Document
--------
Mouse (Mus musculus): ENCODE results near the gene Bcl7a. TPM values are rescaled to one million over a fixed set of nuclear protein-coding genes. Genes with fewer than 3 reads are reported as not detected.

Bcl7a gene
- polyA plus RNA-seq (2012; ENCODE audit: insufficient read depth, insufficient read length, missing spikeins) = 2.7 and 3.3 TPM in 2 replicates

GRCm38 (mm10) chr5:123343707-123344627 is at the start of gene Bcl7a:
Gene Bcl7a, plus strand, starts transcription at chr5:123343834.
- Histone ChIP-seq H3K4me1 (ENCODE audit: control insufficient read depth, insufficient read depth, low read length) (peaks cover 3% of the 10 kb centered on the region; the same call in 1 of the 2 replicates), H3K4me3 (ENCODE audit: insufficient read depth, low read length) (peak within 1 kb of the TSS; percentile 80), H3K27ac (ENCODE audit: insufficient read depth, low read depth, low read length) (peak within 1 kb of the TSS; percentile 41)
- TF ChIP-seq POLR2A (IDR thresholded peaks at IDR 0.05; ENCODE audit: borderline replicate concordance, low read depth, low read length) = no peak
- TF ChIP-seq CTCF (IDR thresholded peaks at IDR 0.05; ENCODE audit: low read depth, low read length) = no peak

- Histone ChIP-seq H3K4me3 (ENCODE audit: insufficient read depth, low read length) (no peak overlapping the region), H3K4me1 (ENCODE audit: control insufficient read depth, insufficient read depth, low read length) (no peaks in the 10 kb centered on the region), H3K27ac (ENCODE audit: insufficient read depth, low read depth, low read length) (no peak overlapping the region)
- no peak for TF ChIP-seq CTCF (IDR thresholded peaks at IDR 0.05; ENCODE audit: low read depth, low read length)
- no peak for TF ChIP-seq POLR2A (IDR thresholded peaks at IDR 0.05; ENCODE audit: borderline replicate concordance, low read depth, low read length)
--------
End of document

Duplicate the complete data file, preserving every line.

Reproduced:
Mouse (Mus musculus): ENCODE results near the gene Bcl7a. TPM values are rescaled to one million over a fixed set of nuclear protein-coding genes. Genes with fewer than 3 reads are reported as not detected.

Bcl7a gene
- polyA plus RNA-seq (2012; ENCODE audit: insufficient read depth, insufficient read length, missing spikeins) = 2.7 and 3.3 TPM in 2 replicates

GRCm38 (mm10) chr5:123343707-123344627 is at the start of gene Bcl7a:
Gene Bcl7a, plus strand, starts transcription at chr5:123343834.
- Histone ChIP-seq H3K4me1 (ENCODE audit: control insufficient read depth, insufficient read depth, low read length) (peaks cover 3% of the 10 kb centered on the region; the same call in 1 of the 2 replicates), H3K4me3 (ENCODE audit: insufficient read depth, low read length) (peak within 1 kb of the TSS; percentile 80), H3K27ac (ENCODE audit: insufficient read depth, low read depth, low read length) (peak within 1 kb of the TSS; percentile 41)
- TF ChIP-seq POLR2A (IDR thresholded peaks at IDR 0.05; ENCODE audit: borderline replicate concordance, low read depth, low read length) = no peak
- TF ChIP-seq CTCF (IDR thresholded peaks at IDR 0.05; ENCODE audit: low read depth, low read length) = no peak

- Histone ChIP-seq H3K4me3 (ENCODE audit: insufficient read depth, low read length) (no peak overlapping the region), H3K4me1 (ENCODE audit: control insufficient read depth, insufficient read depth, low read length) (no peaks in the 10 kb centered on the region), H3K27ac (ENCODE audit: insufficient read depth, low read depth, low read length) (no peak overlapping the region)
- no peak for TF ChIP-seq CTCF (IDR thresholded peaks at IDR 0.05; ENCODE audit: low read depth, low read length)
- no peak for TF ChIP-seq POLR2A (IDR thresholded peaks at IDR 0.05; ENCODE audit: borderline replicate concordance, low read depth, low read length)